Motorcycle Classics

Destinations: Lu & Joe’s, Mt. Airy, Maryland

The Skinny – Lu & Joe’s, Mt. Airy, Maryland
Where: Three miles south of I-70 on Ridge Road (Route 27).
Why: Good food and an old-fashioned biker bar reputation, with easy access from major and minor roads.
Best Kept Secret: The crab fluff, a tempura-style crab cake, is a must have.
Scenic Routes: Route 144 is a delightful road with a little of everything, and when the wind is right you know you’re in the country!
Avoid: The District of Columbia to the south and the Beltway (I-495).

Nestled between cow pastures and country homes stands a beacon to bikers from all over the mid-Atlantic region. It is a classic biker bar — easy to get in, easy to get out, and close to a major Interstate and a twisty rural country road. Welcome to Lu & Joe’s.

Like many old lounges, Lu & Joe’s has a split personality. One side is the “no smoking” family restaurant and the other is the bar. The restaurant is resplendent with booths rimming the edges and tables everywhere else. The bar is an oval affair with a half dozen tables scattered around the entrance.

Thursday nights are the traditional “Thirsty Thursday,” when the locals ride in to get a jump on the approaching weekend. During riding season, the front of the building is often barely visible thanks to the number of motorcycles parked from one end of the parking lot to the other. Other than Thursdays, the weekends are when most of the bikes appear.

The origin of Lu & Joe’s is mostly lost to the ages. Legend has it that it was opened before World War II. The earliest known history comes from a retired Korean War vet. The place was then called Ma Wickers, and it was just a small building surrounded by woods and pastures. The menu consisted of sardines and crackers.

Over the years, the name changed several more times and the building changed as well. At different times it was known as the Rusty Nail, Mountain View Inn, and finally Lu & Joe’s. Every change in name was accompanied by a renovation or an increase in size; over the years the restaurant and carryout store were added. The bar area was renovated a few years ago, and the gravel parking lot was paved.

At some point in time it became renowned for its rough and tumble biker bar image, but new owners were always trying to weed out the troublemakers. By the 1980s Lu & Joe’s had emerged from its storied past to become a family style restaurant with a motorcycle wild streak. The bad bikers left, and those who stayed keep things interesting.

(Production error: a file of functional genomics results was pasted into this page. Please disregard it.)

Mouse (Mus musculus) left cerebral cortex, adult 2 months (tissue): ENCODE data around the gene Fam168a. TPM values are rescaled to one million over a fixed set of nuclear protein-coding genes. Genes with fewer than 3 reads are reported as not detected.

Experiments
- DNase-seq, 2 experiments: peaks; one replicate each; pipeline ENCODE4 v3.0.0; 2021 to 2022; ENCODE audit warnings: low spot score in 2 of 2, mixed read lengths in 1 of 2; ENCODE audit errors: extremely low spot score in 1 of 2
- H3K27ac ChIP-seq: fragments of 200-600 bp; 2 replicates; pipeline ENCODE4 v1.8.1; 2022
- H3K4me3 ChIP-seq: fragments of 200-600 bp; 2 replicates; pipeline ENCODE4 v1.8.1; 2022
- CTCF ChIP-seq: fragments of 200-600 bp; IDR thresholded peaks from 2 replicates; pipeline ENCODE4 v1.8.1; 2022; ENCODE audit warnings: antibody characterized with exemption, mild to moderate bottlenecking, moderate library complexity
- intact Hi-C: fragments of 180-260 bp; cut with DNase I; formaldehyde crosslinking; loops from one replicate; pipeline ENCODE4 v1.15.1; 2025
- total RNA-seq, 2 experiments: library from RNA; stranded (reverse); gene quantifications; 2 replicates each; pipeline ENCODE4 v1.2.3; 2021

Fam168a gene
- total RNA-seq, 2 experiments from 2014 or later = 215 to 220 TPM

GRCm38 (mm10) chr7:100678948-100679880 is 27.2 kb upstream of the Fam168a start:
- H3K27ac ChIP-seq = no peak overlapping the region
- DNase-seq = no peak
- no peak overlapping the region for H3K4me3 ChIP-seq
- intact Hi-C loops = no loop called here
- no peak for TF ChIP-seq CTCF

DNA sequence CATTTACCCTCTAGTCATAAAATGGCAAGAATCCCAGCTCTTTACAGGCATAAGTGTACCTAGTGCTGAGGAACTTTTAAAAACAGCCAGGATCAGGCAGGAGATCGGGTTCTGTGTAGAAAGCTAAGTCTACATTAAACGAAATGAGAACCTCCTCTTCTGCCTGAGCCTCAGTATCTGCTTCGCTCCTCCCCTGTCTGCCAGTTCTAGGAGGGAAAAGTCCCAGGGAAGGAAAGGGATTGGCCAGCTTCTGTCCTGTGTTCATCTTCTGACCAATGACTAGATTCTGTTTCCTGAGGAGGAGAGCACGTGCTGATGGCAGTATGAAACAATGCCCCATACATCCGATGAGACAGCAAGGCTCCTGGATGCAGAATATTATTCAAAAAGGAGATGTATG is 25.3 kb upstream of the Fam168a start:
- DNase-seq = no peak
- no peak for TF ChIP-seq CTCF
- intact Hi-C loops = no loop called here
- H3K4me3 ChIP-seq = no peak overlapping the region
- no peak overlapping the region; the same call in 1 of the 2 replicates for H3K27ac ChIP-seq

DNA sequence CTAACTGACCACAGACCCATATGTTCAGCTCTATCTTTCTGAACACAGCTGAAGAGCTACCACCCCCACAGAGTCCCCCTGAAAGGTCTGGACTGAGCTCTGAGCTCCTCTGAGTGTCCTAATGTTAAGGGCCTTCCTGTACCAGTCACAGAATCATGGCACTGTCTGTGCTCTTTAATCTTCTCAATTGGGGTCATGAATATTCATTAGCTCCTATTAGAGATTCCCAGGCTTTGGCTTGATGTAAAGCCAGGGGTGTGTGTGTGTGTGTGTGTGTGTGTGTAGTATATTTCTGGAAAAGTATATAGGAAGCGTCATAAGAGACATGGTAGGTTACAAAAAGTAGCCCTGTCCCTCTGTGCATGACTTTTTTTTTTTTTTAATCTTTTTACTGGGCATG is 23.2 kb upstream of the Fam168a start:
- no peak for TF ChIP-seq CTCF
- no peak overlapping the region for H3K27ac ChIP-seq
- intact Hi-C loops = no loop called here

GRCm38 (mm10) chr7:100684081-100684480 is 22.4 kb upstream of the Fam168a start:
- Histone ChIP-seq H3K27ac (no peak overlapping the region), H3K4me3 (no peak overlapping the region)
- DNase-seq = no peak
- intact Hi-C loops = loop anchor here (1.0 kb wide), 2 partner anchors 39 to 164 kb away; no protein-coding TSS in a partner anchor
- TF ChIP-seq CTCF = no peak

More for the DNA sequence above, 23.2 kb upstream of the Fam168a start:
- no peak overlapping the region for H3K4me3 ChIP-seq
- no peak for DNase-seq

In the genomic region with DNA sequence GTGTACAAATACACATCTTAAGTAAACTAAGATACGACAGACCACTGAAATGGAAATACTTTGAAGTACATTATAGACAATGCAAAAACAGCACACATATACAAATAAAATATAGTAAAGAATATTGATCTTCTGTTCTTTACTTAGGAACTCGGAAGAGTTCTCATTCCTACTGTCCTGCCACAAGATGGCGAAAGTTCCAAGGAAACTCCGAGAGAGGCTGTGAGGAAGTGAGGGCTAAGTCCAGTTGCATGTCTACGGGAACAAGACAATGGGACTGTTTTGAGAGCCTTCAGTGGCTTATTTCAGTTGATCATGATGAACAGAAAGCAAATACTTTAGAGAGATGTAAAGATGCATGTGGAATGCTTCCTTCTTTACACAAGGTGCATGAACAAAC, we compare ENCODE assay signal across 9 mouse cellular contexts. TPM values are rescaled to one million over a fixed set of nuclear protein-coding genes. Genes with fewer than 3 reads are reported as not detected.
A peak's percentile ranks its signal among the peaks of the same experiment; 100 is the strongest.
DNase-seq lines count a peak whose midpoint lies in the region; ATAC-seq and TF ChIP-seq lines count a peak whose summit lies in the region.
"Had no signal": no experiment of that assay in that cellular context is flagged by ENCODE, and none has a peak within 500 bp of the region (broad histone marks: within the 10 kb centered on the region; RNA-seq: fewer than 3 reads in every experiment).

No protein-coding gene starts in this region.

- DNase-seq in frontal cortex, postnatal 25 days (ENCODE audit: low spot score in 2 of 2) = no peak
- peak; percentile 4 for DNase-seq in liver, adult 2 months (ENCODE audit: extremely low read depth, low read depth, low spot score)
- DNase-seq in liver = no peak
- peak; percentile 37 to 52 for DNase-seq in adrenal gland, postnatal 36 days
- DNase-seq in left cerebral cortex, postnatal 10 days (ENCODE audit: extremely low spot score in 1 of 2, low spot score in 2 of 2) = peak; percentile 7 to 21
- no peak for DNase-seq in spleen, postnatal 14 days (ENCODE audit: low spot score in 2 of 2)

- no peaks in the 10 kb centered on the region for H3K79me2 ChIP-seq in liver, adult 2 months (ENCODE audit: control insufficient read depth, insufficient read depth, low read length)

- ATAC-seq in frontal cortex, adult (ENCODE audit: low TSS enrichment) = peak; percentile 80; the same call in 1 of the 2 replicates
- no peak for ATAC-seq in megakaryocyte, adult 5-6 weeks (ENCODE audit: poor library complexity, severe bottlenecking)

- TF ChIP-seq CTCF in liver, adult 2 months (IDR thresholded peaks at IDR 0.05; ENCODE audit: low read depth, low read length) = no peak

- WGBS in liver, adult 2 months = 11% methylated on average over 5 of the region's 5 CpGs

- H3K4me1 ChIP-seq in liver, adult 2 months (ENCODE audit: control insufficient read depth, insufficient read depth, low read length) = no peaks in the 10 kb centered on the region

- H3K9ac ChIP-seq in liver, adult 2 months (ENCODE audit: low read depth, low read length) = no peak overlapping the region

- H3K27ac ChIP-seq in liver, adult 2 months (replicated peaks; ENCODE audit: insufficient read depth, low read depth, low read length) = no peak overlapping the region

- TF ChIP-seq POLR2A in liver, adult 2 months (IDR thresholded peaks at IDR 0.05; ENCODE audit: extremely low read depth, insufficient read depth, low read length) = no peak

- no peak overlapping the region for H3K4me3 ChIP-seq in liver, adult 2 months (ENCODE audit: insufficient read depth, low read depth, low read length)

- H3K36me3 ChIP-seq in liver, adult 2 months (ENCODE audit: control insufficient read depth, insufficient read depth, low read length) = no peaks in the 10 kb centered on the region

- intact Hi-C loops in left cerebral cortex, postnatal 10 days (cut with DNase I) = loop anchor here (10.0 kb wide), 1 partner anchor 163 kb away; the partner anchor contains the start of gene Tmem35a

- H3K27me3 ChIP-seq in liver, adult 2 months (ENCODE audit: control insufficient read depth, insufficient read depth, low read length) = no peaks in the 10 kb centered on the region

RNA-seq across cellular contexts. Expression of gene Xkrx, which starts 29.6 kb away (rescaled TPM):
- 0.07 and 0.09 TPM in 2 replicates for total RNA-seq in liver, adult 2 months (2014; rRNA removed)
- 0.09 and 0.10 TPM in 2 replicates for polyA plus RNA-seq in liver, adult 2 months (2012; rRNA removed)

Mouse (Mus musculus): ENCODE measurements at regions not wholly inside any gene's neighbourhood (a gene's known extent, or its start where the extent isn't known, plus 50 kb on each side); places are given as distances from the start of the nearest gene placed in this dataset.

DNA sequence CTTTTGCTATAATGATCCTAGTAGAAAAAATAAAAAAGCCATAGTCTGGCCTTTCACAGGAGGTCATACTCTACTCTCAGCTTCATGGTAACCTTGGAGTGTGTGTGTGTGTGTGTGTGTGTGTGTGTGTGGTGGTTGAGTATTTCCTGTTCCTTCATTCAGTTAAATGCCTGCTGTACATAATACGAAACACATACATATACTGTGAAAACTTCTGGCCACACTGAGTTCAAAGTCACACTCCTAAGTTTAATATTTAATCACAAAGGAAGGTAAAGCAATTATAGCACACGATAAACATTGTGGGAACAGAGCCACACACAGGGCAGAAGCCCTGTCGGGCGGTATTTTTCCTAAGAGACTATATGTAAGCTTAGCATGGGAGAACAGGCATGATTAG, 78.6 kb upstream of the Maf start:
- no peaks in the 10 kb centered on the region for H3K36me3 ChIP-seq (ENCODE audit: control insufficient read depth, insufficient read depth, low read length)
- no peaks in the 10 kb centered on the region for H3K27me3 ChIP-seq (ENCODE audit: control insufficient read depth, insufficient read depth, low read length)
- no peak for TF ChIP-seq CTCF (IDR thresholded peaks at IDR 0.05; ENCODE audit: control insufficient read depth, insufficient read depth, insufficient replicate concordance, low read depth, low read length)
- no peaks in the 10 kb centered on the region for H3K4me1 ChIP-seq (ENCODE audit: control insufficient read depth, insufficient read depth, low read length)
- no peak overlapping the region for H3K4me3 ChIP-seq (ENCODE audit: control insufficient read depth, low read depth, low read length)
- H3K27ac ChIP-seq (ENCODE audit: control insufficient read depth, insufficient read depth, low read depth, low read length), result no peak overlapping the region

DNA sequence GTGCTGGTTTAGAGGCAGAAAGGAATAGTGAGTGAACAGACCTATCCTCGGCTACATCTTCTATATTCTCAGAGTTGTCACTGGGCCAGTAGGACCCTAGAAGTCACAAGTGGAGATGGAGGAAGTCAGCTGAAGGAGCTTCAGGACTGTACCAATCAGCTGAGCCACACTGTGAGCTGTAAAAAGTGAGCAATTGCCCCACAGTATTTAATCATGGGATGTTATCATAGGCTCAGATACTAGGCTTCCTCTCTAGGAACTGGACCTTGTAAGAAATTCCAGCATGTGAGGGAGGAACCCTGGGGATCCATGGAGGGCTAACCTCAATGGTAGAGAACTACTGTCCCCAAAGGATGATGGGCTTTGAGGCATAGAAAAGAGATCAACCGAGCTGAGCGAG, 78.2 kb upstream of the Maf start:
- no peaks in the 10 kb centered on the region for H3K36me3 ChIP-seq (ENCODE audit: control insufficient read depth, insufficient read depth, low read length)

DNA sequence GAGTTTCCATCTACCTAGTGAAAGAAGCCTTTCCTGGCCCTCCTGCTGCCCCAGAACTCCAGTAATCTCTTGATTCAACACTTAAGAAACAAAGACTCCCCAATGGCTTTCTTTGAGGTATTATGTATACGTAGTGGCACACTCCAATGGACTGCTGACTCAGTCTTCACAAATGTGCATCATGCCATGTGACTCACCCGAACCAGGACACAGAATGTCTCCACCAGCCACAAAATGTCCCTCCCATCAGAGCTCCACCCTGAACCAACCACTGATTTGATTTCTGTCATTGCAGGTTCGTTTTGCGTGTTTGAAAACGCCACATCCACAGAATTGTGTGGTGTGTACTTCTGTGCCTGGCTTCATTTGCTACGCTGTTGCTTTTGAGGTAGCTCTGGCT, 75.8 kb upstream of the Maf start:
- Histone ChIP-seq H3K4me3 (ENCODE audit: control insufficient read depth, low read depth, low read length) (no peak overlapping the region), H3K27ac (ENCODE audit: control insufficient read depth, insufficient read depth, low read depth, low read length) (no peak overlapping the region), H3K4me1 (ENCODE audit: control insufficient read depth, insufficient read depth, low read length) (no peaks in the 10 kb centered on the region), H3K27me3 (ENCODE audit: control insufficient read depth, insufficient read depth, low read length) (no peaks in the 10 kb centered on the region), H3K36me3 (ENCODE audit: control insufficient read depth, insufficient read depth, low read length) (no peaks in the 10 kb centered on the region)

Today, patrons of Lu & Joe’s typically consist of a good-natured cross section of rural Marylanders, with construction workers and office workers sitting at the bar chatting about the latest sporting event.

During riding season bikes come and go regularly. You may see an old Triumph or Norton twin, or even an old Harley Knucklehead. You never know what you’re going to find here, but everyone agrees on one thing: The food and the people always make it a great time.

While the current owners feature Thai and Chinese cuisine, this place has always been about seafood and all-you-can-eat Maryland crabs. They have a great seafood menu and everything is cooked to perfection. And since this is also cattle country, steaks are readily available. A joke often played on newbies is to ask them to look out the front window and pick out their steak from the cow grazing across the street!

After a perfect and relaxing meal, you can head north on MD27 a few miles and pick up I-70, which travels between Frederick and Baltimore, Md. And if the interstate isn’t your bag, you can head north, east or west on some nice country roads with a little bit of everything. If you head south you will soon find yourself in the suburban sprawl that the District of Columbia brings. There is still a farm or two to make the ride worthwhile, but the traffic increases steadily as you get closer to the city. If you don’t have a reason to head into the city, pick any other direction!

Beltway bar:
From the District of Columbia – 42 miles north
From Baltimore, Md. – 36 miles northwest 

  • Published on Jul 18, 2007
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